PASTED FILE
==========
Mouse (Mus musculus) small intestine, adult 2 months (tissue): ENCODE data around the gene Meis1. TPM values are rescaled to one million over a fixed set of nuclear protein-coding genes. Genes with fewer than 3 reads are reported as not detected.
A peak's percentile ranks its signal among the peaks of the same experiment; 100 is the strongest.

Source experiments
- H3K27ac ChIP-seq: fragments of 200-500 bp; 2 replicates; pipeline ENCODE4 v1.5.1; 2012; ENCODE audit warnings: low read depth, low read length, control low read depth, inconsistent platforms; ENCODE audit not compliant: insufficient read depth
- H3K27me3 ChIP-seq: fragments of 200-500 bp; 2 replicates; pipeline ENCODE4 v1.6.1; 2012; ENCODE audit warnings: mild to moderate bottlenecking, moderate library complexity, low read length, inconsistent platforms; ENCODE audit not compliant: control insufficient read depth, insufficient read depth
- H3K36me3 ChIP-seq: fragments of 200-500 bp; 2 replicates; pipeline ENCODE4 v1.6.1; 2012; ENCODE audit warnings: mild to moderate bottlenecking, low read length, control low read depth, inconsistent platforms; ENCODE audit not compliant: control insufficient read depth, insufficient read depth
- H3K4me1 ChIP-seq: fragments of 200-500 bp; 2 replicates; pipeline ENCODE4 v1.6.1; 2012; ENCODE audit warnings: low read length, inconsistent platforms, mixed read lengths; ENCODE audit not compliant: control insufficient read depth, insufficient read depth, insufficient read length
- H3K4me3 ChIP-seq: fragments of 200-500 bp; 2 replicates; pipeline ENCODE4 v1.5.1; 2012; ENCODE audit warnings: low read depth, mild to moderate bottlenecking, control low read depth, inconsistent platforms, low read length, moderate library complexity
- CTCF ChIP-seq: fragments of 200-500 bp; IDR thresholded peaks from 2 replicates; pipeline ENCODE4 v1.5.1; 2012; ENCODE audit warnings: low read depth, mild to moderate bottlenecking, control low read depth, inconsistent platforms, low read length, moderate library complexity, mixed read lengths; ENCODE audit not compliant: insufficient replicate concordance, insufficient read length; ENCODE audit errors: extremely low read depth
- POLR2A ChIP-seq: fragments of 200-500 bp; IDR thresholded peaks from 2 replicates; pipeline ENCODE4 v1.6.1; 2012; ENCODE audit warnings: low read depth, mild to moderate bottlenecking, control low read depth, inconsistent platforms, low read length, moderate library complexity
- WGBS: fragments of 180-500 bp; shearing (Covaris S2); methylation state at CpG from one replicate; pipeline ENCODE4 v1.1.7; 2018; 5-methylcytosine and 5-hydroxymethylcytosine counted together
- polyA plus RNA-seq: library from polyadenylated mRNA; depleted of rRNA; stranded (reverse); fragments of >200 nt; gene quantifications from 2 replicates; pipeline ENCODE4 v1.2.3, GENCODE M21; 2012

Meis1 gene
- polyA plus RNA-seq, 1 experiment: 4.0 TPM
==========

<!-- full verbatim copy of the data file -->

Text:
Mouse (Mus musculus) small intestine, adult 2 months (tissue): ENCODE data around the gene Meis1. TPM values are rescaled to one million over a fixed set of nuclear protein-coding genes. Genes with fewer than 3 reads are reported as not detected.
A peak's percentile ranks its signal among the peaks of the same experiment; 100 is the strongest.

Source experiments
- H3K27ac ChIP-seq: fragments of 200-500 bp; 2 replicates; pipeline ENCODE4 v1.5.1; 2012; ENCODE audit warnings: low read depth, low read length, control low read depth, inconsistent platforms; ENCODE audit not compliant: insufficient read depth
- H3K27me3 ChIP-seq: fragments of 200-500 bp; 2 replicates; pipeline ENCODE4 v1.6.1; 2012; ENCODE audit warnings: mild to moderate bottlenecking, moderate library complexity, low read length, inconsistent platforms; ENCODE audit not compliant: control insufficient read depth, insufficient read depth
- H3K36me3 ChIP-seq: fragments of 200-500 bp; 2 replicates; pipeline ENCODE4 v1.6.1; 2012; ENCODE audit warnings: mild to moderate bottlenecking, low read length, control low read depth, inconsistent platforms; ENCODE audit not compliant: control insufficient read depth, insufficient read depth
- H3K4me1 ChIP-seq: fragments of 200-500 bp; 2 replicates; pipeline ENCODE4 v1.6.1; 2012; ENCODE audit warnings: low read length, inconsistent platforms, mixed read lengths; ENCODE audit not compliant: control insufficient read depth, insufficient read depth, insufficient read length
- H3K4me3 ChIP-seq: fragments of 200-500 bp; 2 replicates; pipeline ENCODE4 v1.5.1; 2012; ENCODE audit warnings: low read depth, mild to moderate bottlenecking, control low read depth, inconsistent platforms, low read length, moderate library complexity
- CTCF ChIP-seq: fragments of 200-500 bp; IDR thresholded peaks from 2 replicates; pipeline ENCODE4 v1.5.1; 2012; ENCODE audit warnings: low read depth, mild to moderate bottlenecking, control low read depth, inconsistent platforms, low read length, moderate library complexity, mixed read lengths; ENCODE audit not compliant: insufficient replicate concordance, insufficient read length; ENCODE audit errors: extremely low read depth
- POLR2A ChIP-seq: fragments of 200-500 bp; IDR thresholded peaks from 2 replicates; pipeline ENCODE4 v1.6.1; 2012; ENCODE audit warnings: low read depth, mild to moderate bottlenecking, control low read depth, inconsistent platforms, low read length, moderate library complexity
- WGBS: fragments of 180-500 bp; shearing (Covaris S2); methylation state at CpG from one replicate; pipeline ENCODE4 v1.1.7; 2018; 5-methylcytosine and 5-hydroxymethylcytosine counted together
- polyA plus RNA-seq: library from polyadenylated mRNA; depleted of rRNA; stranded (reverse); fragments of >200 nt; gene quantifications from 2 replicates; pipeline ENCODE4 v1.2.3, GENCODE M21; 2012

Meis1 gene
- polyA plus RNA-seq, 1 experiment: 4.0 TPM